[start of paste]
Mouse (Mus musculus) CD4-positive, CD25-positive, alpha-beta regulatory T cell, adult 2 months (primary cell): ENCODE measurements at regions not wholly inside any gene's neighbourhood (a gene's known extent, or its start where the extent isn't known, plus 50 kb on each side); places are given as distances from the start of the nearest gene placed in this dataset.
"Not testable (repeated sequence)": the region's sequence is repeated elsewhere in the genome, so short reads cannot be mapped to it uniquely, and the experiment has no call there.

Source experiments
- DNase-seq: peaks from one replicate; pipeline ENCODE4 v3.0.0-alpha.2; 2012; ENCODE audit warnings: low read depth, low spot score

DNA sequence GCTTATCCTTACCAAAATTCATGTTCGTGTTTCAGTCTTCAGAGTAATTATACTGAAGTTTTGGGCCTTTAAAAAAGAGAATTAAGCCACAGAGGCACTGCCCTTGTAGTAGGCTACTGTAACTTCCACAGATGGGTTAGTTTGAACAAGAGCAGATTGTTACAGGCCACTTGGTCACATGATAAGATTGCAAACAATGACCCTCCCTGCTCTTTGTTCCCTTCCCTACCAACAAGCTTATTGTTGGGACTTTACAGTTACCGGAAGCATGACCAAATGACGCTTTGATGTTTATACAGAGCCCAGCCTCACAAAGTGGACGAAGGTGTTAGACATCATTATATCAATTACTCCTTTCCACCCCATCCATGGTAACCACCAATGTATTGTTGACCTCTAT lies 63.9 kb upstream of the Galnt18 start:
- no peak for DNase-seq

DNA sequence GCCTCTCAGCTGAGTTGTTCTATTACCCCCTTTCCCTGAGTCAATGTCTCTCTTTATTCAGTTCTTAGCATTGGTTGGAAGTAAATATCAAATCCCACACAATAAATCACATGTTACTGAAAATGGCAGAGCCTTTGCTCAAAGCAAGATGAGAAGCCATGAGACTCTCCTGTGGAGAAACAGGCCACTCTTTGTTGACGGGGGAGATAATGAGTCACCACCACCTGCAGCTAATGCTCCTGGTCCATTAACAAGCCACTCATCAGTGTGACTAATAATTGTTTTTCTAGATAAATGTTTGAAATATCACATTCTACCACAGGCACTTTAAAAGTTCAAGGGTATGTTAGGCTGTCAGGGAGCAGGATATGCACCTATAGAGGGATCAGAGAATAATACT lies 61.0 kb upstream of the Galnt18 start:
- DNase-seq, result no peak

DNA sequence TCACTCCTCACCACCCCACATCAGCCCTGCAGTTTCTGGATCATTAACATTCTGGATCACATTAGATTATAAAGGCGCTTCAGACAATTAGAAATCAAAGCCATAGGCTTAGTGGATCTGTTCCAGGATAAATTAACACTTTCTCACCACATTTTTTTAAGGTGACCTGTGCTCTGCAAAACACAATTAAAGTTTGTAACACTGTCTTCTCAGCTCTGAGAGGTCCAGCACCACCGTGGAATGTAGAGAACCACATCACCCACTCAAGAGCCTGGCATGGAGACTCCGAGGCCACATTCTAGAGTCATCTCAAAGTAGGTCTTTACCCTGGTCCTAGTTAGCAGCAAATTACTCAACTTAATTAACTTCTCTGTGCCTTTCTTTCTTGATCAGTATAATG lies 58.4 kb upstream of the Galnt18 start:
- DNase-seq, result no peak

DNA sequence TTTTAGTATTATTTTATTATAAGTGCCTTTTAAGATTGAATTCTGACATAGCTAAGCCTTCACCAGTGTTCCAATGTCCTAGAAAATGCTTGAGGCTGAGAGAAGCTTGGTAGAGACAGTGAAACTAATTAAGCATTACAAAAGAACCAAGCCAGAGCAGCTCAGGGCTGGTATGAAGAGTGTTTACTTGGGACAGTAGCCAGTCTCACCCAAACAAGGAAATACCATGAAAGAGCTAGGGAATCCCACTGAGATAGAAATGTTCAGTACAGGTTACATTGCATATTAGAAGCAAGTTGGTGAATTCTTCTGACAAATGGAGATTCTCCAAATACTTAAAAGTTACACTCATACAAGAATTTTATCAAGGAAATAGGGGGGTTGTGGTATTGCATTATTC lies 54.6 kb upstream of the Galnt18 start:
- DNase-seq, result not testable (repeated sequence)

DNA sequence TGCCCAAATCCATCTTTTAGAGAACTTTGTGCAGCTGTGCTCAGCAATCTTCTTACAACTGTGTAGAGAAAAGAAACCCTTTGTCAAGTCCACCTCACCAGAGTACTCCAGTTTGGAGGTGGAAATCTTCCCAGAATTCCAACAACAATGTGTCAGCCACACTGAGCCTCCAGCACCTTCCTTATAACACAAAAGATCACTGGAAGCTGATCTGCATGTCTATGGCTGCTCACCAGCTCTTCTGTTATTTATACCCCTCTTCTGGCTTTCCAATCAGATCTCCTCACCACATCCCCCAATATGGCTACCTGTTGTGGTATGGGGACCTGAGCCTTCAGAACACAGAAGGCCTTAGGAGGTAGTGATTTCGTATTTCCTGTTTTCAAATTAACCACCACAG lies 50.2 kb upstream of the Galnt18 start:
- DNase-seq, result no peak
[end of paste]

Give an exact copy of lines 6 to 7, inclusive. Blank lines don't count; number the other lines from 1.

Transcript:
- no peak for DNase-seq

DNA sequence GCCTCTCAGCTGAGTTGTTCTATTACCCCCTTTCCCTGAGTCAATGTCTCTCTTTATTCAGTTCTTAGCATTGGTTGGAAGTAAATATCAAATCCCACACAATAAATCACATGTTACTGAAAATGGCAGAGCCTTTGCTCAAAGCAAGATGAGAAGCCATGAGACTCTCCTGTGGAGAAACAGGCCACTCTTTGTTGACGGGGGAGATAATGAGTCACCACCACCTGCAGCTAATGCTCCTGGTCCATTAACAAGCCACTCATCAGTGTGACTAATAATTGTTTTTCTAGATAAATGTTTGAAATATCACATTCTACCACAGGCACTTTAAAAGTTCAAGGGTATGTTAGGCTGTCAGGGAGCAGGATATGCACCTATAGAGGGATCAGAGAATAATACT lies 61.0 kb upstream of the Galnt18 start: